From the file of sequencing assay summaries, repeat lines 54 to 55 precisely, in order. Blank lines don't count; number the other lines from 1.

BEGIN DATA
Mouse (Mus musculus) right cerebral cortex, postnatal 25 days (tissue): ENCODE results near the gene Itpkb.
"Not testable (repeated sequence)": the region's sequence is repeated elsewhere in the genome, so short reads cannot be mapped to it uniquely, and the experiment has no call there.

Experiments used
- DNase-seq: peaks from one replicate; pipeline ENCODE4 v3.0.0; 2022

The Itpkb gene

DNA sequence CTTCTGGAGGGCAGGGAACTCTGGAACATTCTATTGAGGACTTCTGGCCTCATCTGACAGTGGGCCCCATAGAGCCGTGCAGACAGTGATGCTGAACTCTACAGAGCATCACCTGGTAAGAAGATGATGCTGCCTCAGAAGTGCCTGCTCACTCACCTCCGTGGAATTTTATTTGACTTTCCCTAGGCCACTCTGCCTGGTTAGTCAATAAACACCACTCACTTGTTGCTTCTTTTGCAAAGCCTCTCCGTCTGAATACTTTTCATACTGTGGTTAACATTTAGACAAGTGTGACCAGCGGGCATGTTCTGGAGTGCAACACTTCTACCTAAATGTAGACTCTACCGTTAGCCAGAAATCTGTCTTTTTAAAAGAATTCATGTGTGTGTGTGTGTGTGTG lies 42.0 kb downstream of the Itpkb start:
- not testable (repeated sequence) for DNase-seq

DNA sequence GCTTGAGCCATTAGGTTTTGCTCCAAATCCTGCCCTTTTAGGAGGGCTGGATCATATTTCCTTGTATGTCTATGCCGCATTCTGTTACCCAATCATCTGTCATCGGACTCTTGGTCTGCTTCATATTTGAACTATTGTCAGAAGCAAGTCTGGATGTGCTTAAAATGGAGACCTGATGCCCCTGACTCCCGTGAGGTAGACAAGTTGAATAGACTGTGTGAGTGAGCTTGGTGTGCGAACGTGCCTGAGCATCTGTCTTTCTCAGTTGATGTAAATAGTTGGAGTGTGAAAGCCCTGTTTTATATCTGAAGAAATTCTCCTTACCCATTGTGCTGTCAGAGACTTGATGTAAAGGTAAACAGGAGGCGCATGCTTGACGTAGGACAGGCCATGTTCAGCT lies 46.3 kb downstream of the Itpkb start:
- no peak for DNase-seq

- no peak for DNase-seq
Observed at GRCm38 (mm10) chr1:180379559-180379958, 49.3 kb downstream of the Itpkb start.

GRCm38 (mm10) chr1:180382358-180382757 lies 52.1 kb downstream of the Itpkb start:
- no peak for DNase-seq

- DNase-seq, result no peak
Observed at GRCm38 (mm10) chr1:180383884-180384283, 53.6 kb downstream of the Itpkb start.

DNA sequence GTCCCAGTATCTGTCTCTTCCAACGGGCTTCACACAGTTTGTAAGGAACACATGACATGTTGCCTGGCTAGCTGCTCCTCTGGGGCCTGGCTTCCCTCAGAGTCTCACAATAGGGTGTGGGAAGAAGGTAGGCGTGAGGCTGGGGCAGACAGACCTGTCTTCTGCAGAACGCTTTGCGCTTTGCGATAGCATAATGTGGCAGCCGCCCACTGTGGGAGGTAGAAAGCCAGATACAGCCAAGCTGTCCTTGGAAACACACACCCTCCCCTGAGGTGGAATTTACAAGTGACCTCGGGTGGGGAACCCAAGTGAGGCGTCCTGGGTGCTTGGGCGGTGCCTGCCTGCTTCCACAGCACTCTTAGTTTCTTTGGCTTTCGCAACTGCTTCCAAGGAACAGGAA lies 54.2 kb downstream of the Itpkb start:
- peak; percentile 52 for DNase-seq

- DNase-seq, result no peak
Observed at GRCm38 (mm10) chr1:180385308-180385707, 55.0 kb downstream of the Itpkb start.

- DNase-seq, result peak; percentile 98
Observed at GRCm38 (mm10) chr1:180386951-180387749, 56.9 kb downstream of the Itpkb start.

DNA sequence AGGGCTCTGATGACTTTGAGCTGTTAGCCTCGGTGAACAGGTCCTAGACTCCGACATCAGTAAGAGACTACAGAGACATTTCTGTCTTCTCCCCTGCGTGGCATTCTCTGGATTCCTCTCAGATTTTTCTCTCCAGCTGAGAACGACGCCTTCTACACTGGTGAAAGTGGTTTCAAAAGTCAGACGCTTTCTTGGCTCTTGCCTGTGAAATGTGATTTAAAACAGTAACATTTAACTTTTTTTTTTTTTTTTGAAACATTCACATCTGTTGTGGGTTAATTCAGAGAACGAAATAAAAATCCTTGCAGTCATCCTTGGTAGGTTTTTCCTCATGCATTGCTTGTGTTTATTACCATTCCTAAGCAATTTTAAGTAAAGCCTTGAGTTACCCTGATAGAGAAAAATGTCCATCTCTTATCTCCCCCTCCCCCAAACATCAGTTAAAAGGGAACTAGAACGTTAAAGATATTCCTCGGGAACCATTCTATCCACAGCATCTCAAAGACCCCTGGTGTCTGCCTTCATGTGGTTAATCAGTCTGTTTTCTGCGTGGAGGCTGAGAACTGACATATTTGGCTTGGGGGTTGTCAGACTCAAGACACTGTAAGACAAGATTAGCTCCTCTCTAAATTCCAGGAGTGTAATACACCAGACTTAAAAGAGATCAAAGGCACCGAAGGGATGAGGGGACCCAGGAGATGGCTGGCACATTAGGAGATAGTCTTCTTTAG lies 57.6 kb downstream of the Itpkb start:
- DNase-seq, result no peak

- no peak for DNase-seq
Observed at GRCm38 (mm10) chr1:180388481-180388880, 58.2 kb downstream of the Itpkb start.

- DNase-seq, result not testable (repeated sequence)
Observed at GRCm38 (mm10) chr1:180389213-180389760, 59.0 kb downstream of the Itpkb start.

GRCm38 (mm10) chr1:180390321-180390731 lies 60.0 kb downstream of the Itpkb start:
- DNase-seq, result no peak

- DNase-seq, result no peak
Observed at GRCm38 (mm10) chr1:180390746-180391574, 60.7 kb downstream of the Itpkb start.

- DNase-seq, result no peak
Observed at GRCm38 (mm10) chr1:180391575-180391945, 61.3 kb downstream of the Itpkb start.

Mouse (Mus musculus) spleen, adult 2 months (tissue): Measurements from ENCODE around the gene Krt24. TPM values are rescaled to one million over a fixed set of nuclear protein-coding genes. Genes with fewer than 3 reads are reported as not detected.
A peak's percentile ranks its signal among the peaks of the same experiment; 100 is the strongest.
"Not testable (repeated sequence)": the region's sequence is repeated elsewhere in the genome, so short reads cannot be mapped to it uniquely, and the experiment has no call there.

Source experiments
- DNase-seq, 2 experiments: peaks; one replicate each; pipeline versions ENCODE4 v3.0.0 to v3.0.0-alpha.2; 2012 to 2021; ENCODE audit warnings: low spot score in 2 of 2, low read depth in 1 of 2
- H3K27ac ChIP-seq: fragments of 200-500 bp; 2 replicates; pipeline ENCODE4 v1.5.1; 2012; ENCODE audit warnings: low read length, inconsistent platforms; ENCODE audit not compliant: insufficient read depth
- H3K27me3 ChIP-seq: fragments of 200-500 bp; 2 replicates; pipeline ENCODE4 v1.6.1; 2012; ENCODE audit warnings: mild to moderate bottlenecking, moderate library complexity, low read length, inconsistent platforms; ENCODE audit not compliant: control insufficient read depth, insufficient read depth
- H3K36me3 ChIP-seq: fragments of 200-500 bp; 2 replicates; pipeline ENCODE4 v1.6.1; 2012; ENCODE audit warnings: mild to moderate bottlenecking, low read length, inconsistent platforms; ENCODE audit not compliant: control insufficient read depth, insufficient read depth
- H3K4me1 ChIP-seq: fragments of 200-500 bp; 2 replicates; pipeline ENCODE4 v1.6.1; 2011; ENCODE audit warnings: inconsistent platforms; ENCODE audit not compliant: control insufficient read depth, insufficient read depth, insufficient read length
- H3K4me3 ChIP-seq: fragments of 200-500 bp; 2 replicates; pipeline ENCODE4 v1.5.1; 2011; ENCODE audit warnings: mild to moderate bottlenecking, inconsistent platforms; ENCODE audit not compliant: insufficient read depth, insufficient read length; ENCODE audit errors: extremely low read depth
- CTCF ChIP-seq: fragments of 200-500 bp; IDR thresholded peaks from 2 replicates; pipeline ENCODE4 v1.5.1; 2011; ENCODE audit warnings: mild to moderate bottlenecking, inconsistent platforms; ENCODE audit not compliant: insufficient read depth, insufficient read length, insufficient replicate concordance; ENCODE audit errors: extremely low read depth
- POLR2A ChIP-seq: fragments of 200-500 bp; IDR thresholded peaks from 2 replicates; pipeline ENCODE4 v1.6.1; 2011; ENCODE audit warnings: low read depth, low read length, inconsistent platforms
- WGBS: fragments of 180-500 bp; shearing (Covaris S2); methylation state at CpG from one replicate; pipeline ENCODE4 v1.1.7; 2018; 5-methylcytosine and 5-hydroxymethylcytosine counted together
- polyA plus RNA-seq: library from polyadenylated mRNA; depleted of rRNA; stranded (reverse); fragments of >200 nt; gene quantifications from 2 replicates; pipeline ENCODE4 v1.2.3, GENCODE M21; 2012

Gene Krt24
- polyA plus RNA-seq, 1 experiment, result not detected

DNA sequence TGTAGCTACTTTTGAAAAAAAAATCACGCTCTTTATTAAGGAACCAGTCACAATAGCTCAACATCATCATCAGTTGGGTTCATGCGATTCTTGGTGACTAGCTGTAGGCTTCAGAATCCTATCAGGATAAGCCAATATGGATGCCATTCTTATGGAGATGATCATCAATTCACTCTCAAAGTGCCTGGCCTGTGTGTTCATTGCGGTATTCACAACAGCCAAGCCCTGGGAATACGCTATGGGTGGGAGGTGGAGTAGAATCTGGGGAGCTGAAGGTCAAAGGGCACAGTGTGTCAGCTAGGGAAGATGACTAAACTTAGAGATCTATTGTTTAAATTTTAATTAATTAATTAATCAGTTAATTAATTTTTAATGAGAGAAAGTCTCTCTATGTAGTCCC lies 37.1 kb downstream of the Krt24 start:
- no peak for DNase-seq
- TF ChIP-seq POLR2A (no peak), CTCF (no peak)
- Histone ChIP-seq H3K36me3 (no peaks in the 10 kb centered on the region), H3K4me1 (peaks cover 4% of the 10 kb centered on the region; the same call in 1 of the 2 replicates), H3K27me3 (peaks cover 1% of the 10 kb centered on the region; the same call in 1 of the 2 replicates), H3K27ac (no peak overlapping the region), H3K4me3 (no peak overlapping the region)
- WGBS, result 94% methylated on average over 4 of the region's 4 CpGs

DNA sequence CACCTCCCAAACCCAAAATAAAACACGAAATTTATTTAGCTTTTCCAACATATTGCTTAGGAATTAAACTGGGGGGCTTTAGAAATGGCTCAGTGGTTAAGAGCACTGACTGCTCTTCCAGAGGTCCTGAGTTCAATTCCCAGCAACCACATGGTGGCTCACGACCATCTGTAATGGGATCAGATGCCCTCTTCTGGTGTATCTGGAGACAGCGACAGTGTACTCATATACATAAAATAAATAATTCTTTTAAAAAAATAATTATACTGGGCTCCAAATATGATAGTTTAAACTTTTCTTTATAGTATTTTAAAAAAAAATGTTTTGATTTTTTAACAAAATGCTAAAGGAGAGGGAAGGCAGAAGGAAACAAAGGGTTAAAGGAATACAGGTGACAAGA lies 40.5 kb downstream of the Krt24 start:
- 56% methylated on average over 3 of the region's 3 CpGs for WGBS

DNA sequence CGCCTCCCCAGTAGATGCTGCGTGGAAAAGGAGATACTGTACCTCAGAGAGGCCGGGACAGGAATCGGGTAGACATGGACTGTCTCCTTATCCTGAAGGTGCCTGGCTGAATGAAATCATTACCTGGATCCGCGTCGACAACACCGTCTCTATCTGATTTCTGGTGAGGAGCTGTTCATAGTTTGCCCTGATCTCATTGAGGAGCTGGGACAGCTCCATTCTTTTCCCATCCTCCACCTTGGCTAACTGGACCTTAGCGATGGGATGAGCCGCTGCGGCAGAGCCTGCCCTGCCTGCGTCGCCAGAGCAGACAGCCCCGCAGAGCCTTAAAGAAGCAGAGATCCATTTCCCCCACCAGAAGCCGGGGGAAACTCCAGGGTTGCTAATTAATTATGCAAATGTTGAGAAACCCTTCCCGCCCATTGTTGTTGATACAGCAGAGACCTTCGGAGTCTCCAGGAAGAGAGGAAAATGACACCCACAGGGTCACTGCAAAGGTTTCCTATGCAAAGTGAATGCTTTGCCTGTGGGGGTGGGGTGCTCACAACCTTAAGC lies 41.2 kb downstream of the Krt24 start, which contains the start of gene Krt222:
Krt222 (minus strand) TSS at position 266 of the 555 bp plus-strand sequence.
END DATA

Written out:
- WGBS, result 94% methylated on average over 4 of the region's 4 CpGs

DNA sequence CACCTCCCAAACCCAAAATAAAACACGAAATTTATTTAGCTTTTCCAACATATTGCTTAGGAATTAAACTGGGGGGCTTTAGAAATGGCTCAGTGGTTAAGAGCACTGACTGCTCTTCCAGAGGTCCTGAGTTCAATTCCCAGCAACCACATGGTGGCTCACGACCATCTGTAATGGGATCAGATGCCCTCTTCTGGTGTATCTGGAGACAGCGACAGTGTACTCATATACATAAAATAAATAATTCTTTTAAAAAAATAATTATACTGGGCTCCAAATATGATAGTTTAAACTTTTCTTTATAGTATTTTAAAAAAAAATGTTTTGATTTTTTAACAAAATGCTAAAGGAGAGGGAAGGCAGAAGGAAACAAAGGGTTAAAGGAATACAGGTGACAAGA lies 40.5 kb downstream of the Krt24 start: